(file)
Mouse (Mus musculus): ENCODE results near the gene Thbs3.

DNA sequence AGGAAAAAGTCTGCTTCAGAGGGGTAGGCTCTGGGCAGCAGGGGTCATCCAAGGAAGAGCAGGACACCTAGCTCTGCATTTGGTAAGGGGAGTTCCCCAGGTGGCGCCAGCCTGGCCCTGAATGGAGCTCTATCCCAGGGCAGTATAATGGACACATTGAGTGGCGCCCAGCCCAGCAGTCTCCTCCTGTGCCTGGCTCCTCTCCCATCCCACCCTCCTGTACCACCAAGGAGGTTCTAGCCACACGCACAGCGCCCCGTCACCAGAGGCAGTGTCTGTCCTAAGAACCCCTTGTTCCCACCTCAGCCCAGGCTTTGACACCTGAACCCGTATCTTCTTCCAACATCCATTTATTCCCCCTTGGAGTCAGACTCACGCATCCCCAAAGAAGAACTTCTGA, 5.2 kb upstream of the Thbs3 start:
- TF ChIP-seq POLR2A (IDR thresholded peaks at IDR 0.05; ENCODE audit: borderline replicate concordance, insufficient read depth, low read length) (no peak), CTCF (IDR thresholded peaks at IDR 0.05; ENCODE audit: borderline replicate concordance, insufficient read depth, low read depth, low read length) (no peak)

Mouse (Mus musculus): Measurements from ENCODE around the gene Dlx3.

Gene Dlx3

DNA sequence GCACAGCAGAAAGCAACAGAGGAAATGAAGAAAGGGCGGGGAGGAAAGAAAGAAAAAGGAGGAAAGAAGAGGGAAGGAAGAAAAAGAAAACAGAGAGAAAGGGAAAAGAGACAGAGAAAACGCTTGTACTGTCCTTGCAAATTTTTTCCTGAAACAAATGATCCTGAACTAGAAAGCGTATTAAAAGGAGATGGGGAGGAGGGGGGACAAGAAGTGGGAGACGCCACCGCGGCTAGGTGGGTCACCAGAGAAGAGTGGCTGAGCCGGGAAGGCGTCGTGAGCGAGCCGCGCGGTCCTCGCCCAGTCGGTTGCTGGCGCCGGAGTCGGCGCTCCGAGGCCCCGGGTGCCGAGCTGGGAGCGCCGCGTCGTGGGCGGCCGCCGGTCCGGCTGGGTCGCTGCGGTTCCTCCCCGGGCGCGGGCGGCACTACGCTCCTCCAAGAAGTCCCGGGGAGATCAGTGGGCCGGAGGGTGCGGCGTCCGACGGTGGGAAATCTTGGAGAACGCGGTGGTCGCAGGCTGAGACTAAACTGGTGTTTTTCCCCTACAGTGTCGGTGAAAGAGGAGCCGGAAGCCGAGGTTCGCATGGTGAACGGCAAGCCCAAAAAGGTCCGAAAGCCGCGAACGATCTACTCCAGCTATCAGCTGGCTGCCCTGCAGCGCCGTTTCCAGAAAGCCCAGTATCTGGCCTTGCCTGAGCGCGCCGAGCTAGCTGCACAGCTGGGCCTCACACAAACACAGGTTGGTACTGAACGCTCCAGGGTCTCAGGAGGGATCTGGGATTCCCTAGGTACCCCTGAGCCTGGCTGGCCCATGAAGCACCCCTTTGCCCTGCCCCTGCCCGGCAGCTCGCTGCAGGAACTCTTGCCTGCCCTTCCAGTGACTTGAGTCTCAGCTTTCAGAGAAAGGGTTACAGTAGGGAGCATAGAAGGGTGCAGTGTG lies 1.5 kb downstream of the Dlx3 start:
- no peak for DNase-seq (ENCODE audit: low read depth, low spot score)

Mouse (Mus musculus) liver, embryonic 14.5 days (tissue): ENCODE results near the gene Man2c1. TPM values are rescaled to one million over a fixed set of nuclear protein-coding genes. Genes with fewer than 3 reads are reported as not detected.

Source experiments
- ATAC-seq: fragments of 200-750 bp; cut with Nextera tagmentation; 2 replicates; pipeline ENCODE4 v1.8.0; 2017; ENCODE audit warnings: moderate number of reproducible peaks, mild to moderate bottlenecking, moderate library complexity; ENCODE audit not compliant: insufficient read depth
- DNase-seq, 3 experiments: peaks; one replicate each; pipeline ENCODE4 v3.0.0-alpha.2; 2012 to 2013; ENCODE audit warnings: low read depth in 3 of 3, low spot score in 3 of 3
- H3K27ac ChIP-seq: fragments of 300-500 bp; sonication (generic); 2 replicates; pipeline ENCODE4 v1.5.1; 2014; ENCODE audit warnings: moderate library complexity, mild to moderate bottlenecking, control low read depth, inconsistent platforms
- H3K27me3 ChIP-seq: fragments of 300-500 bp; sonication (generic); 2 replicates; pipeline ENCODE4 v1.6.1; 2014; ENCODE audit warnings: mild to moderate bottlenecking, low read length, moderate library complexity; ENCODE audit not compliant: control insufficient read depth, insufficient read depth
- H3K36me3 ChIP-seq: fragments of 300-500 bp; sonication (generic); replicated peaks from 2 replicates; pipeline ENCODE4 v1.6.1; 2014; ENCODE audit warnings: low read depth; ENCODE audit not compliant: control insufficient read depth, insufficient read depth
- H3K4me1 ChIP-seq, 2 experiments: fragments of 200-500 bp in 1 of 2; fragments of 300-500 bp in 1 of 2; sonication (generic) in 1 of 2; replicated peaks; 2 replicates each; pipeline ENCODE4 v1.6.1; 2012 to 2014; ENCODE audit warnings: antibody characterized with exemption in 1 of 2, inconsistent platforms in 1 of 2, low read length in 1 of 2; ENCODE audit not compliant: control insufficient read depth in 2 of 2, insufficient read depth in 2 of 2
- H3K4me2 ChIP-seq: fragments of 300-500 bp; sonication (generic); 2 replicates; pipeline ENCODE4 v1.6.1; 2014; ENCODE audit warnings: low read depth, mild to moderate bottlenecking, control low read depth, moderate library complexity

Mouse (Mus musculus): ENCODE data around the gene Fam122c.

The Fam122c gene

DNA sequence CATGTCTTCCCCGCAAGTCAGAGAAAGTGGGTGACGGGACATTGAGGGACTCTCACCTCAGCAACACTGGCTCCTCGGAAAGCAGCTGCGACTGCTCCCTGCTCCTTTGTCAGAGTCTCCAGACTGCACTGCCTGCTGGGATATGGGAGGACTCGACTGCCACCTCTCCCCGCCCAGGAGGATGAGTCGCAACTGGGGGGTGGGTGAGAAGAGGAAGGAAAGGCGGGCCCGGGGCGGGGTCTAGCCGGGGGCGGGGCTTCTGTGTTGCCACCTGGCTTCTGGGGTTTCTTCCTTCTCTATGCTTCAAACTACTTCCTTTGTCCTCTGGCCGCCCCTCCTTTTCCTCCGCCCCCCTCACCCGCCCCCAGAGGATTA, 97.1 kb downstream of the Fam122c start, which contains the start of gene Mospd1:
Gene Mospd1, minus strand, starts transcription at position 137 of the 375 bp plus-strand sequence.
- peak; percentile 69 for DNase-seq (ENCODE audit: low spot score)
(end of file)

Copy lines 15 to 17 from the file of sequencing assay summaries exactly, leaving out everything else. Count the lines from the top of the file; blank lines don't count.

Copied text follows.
- H3K4me1 ChIP-seq, 2 experiments: fragments of 200-500 bp in 1 of 2; fragments of 300-500 bp in 1 of 2; sonication (generic) in 1 of 2; replicated peaks; 2 replicates each; pipeline ENCODE4 v1.6.1; 2012 to 2014; ENCODE audit warnings: antibody characterized with exemption in 1 of 2, inconsistent platforms in 1 of 2, low read length in 1 of 2; ENCODE audit not compliant: control insufficient read depth in 2 of 2, insufficient read depth in 2 of 2
- H3K4me2 ChIP-seq: fragments of 300-500 bp; sonication (generic); 2 replicates; pipeline ENCODE4 v1.6.1; 2014; ENCODE audit warnings: low read depth, mild to moderate bottlenecking, control low read depth, moderate library complexity

Mouse (Mus musculus): ENCODE data around the gene Fam122c.